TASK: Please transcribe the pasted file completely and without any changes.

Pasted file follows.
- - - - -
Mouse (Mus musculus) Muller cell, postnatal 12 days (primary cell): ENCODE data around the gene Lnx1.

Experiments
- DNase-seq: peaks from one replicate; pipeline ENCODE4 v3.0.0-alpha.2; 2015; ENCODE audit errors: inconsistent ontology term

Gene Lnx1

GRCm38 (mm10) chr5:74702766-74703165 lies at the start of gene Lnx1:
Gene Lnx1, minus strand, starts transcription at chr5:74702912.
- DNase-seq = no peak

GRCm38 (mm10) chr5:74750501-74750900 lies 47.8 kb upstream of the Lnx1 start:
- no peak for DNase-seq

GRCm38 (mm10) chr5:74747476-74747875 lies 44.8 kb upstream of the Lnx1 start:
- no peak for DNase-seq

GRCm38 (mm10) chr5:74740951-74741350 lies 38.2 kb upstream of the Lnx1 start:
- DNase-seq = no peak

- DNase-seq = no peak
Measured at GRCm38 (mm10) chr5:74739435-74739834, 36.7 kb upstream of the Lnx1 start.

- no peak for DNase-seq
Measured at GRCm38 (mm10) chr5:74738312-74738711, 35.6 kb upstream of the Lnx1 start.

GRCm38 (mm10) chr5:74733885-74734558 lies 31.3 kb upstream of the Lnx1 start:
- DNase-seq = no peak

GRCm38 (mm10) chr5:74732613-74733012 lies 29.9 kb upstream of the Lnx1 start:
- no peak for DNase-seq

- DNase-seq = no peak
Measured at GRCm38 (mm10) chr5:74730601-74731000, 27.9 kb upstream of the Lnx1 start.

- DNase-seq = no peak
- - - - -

Mouse (Mus musculus) Muller cell, postnatal 12 days (primary cell): ENCODE data around the gene Lnx1.

Experiments
- DNase-seq: peaks from one replicate; pipeline ENCODE4 v3.0.0-alpha.2; 2015; ENCODE audit errors: inconsistent ontology term

Gene Lnx1

GRCm38 (mm10) chr5:74702766-74703165 lies at the start of gene Lnx1:
Gene Lnx1, minus strand, starts transcription at chr5:74702912.
- DNase-seq = no peak

GRCm38 (mm10) chr5:74750501-74750900 lies 47.8 kb upstream of the Lnx1 start:
- no peak for DNase-seq

GRCm38 (mm10) chr5:74747476-74747875 lies 44.8 kb upstream of the Lnx1 start:
- no peak for DNase-seq

GRCm38 (mm10) chr5:74740951-74741350 lies 38.2 kb upstream of the Lnx1 start:
- DNase-seq = no peak

- DNase-seq = no peak
Measured at GRCm38 (mm10) chr5:74739435-74739834, 36.7 kb upstream of the Lnx1 start.

- no peak for DNase-seq
Measured at GRCm38 (mm10) chr5:74738312-74738711, 35.6 kb upstream of the Lnx1 start.

GRCm38 (mm10) chr5:74733885-74734558 lies 31.3 kb upstream of the Lnx1 start:
- DNase-seq = no peak

GRCm38 (mm10) chr5:74732613-74733012 lies 29.9 kb upstream of the Lnx1 start:
- no peak for DNase-seq

- DNase-seq = no peak
Measured at GRCm38 (mm10) chr5:74730601-74731000, 27.9 kb upstream of the Lnx1 start.

- DNase-seq = no peak